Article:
Text: H.R.3642 — 106th Congress (1999-2000)All Information (Except Text)
Public Law No: 106-225 (06/22/2000)
[106th Congress Public Law 225]
[From the U.S. Government Printing Office]
[[Page 114 STAT. 457]]
Public Law 106-225
To authorize the President to award posthumously a gold medal on behalf
of the Congress to Charles M. Schulz in recognition of his lasting
artistic contributions to the Nation and the world, and for other
purposes. <<NOTE: June 20, 2000 - [H.R. 3642]>>
Be it enacted by the Senate and House of Representatives of the
United States of America in Congress <<NOTE: 31 USC 5111
SECTION 1. FINDINGS.
The Congress finds the following:
(1) Charles M. Schulz was born on November 26, 1922, in St.
Paul, Minnesota, the son of Carl and Dena Schulz.
(2) Charles M. Schulz served his country in World War II,
working his way up from infantryman to staff sergeant and
eventually leading a machine gun squad. He kept morale high by
decorating fellow soldiers' letters home with cartoons of
(3) After returning from the war, Charles M. Schulz returned
to his love for illustration, and took a job with ``Timeless
Topix''. He also took a second job as an art instructor.
Eventually, his hard work paid off when the Saturday Evening
Post began purchasing a number of his single comic panels.
(4) It was in his first weekly comic strip, ``L'il Folks'',
that Charlie Brown was born. That comic strip, which was
eventually renamed ``Peanuts'', became the sole focus of Charles
M. Schulz's career.
(5) Charles M. Schulz drew every frame of the ``Peanuts''
strip, which ran 7 days a week, since it was created in October
1950. This is rare dedication in the field of comic
(6) The ``Peanuts'' comic strip appeared in 2,600 newspapers
around the world daily until January 3, 2000, and on Sundays
until February 13, 2000, and reached approximately 335,000,000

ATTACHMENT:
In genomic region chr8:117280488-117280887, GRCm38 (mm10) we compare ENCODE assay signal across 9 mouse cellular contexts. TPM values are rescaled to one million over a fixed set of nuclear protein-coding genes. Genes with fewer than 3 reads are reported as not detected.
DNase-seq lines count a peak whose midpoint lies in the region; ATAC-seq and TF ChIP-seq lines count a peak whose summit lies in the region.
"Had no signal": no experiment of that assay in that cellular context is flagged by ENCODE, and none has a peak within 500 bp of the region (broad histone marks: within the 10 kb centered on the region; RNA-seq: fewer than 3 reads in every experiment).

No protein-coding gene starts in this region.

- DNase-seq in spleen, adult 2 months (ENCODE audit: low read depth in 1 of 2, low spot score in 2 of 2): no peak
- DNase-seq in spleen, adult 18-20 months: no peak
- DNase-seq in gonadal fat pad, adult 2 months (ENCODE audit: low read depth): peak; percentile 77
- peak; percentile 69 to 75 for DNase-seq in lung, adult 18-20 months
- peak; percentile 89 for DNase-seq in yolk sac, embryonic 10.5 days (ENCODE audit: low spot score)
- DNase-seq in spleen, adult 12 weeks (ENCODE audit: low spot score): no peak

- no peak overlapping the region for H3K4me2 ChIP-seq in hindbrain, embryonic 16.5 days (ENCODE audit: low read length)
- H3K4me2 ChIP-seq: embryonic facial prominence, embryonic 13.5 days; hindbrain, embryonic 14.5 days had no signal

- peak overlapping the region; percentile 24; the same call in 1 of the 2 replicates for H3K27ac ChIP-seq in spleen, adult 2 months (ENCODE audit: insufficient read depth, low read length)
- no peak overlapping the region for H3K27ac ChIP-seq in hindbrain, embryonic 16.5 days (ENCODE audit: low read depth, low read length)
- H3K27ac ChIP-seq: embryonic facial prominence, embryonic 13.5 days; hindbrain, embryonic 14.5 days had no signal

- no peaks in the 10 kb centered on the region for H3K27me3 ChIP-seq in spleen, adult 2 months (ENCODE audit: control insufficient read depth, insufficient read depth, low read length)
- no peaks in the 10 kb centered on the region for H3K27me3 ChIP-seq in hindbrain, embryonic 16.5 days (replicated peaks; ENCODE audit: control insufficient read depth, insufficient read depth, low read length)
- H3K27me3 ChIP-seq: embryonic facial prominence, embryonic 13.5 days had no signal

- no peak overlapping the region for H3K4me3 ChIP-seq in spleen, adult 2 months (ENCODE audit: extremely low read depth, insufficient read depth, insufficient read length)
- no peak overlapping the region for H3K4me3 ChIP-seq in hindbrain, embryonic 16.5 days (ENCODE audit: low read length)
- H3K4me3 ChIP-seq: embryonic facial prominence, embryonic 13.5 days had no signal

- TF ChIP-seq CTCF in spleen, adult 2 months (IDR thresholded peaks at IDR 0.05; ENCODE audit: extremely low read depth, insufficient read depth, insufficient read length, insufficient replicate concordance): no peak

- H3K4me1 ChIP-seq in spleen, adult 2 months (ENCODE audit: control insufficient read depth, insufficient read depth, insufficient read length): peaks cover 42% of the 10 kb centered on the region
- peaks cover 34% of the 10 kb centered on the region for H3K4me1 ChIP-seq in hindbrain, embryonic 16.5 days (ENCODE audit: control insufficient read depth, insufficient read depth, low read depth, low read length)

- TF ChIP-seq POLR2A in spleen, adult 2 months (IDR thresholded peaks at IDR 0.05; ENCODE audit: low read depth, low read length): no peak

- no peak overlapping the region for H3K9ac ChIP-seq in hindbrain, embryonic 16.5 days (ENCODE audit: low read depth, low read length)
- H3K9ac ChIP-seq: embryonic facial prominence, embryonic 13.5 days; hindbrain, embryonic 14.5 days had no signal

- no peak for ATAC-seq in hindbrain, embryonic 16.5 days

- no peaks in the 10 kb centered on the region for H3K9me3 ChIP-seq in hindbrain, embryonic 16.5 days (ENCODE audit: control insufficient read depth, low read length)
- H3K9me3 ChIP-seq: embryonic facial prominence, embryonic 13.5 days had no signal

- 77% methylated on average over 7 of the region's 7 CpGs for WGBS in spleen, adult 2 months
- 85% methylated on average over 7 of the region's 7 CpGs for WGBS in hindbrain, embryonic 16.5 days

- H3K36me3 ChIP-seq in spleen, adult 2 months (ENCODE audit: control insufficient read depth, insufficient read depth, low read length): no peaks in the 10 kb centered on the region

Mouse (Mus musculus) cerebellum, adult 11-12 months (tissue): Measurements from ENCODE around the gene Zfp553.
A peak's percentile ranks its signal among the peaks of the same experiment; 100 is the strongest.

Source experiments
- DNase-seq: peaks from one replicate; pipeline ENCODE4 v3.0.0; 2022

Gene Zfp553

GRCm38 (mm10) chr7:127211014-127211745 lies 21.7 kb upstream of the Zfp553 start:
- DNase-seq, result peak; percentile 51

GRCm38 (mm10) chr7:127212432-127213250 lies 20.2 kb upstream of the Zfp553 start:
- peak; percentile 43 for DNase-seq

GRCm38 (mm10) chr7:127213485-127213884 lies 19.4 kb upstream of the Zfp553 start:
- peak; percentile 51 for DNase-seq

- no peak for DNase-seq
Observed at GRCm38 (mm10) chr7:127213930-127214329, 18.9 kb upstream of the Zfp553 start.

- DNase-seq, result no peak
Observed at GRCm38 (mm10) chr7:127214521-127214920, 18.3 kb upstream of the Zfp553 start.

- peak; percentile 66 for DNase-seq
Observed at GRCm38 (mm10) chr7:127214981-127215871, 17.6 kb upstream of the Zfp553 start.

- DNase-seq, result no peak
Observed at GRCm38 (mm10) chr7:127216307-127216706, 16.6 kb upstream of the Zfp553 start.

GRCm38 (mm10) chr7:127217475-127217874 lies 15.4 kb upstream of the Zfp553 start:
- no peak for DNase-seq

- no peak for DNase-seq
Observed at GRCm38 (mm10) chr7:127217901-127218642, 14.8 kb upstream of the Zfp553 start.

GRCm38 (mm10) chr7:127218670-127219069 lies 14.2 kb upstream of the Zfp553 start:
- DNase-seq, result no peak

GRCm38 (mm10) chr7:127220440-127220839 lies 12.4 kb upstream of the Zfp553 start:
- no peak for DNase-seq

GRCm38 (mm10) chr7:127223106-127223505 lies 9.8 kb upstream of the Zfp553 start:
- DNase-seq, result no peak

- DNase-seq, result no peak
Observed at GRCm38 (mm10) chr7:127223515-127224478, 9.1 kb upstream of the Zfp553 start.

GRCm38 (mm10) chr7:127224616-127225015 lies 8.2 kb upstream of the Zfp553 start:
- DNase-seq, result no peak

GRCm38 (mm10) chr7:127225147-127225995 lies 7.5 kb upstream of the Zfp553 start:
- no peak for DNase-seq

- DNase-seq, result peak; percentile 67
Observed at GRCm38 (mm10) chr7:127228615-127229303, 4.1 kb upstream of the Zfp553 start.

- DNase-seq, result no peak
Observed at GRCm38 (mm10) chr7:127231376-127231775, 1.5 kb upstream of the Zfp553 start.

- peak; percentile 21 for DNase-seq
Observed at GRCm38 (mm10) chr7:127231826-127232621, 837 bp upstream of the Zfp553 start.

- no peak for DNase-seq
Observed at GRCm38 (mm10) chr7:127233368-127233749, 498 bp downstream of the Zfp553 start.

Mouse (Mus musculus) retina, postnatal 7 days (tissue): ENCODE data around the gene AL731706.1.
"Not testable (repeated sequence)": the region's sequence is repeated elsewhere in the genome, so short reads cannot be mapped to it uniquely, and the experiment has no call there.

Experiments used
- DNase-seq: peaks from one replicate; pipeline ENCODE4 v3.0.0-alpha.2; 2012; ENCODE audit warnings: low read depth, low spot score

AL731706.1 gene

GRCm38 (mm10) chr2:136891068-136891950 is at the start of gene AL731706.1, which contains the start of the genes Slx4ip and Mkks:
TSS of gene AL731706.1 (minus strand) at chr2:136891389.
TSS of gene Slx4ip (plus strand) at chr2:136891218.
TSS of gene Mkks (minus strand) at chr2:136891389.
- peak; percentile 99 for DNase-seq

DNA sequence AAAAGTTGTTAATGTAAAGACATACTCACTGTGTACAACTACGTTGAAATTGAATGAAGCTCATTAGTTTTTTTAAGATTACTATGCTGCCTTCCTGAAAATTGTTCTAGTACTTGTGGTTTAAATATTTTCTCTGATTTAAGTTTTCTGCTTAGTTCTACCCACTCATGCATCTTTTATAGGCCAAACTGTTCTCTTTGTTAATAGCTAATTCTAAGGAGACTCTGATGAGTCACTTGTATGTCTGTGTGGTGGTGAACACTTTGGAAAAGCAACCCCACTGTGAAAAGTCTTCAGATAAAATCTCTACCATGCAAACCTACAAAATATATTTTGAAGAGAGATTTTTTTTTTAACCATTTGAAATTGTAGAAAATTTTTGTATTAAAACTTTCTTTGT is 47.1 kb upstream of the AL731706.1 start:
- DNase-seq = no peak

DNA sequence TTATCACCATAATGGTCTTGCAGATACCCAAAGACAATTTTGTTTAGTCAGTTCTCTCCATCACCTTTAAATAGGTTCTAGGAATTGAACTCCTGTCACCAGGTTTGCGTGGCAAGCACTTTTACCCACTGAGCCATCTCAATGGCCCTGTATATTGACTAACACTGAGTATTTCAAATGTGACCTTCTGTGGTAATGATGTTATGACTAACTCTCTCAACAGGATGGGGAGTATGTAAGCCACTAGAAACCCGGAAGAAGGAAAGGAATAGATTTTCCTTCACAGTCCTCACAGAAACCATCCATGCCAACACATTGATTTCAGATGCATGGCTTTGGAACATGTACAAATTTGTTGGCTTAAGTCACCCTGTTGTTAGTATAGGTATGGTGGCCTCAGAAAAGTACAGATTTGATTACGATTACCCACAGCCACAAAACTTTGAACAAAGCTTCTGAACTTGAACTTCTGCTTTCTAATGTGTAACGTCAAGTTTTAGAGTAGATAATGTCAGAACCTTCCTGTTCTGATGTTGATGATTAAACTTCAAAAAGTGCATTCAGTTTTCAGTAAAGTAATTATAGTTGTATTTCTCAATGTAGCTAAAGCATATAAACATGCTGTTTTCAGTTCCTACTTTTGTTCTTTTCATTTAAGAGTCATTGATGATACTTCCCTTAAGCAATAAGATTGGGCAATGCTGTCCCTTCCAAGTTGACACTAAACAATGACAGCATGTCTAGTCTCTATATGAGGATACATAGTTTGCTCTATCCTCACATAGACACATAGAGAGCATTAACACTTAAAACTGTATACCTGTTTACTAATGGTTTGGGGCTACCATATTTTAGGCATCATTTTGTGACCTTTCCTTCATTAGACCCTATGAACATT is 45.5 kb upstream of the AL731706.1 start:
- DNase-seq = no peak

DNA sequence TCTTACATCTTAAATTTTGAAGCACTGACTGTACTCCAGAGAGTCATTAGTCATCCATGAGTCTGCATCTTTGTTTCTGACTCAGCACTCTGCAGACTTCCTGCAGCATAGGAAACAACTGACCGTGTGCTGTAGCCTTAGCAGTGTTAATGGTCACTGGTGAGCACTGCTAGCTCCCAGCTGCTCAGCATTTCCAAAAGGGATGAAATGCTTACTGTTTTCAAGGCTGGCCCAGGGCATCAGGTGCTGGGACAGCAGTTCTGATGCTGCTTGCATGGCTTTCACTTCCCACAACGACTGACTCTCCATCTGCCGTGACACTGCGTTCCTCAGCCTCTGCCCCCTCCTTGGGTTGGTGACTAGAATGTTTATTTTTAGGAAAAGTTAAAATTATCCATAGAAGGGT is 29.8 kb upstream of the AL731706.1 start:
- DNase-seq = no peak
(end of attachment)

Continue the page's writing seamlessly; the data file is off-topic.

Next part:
readers every day in 20 different languages, making Charles M.
Schulz the most successful comic illustrator in the world.
(7) Charles M. Schulz's television special, ``A Charlie
Brown Christmas'', has run for 34 consecutive years. In all,
more than 60 animated specials have been created based on
``Peanuts'' characters. Four feature films, 1,400 books, and a
hit Broadway musical about the ``Peanuts'' characters have also
(8) Charles M. Schulz was a leader in the field of comic
illustration and in his community. He paved the way for other
artists in this field over the last 50 years and continues to be
praised for his outstanding achievements.
(9) Charles M. Schulz gave back to his community in many
ways, including owning and operating Redwood Empire Ice Arena in
Santa Rosa, California. The arena has become a favorite
gathering spot for people of all ages. Charles M. Schulz also
financed a yearly ice show that drew crowds from all over the
San Francisco Bay Area.
(10) Charles M. Schulz gave the Nation a unique sense of
optimism, purpose, and pride. Whether through the Great
[[Page 114 STAT. 458]]
Pumpkin Patch, the Kite Eating Tree, Lucy's Psychiatric Help
Stand, or Snoopy's adventures with the Red Baron, ``Peanuts''
embodied human vulnerabilities, emotions, and potential.
(11) Charles M. Schulz's lifetime of work linked generations
of Americans and became a part of the fabric of our national
SEC. 2. CONGRESSIONAL GOLD MEDAL.
(a) Award Authorized.--The President is authorized to award
posthumously, on behalf of the Congress, a gold medal of appropriate
design to Charles M. Schulz in recognition of his lasting artistic
contributions to the Nation and the world.
(b) Design and Striking.--For the purpose of the award referred to
in subsection (a), the Secretary of the Treasury (hereafter in this Act
referred to as the ``Secretary'') shall strike a gold medal with
suitable emblems, devices, and inscriptions, to be determined by the
SEC. 3. DUPLICATE MEDALS.
Under such regulations as the Secretary may prescribe, the Secretary
may strike and sell duplicates in bronze of the gold medal struck under
section 2 at a price sufficient to cover the costs of the medals,
including labor, materials, dies, use of machinery, overhead expenses,
and the cost of the gold medal.
SEC. 4. NATIONAL MEDALS.
The medals struck under this Act are national medals for purposes of
chapter 51 of title 31, United States Code.
SEC. 5. FUNDING AND PROCEEDS OF SALE.
(a) Authorization.--There is authorized to be charged against the
United States Mint Public Enterprise Fund an amount not to exceed
$30,000 to pay for the cost of the medals authorized by this Act.
(b) Proceeds of Sale.--Amounts received from the sale of duplicate
bronze medals under section 3 shall be deposited in the United States
Mint Public Enterprise Fund.
Approved June 20, 2000.
LEGISLATIVE HISTORY--H.R. 3642:
CONGRESSIONAL RECORD: Vol. 146 (2000):
Feb. 15, considered and passed
May 2, considered and passed Senate,
June 6, House concurred in Senate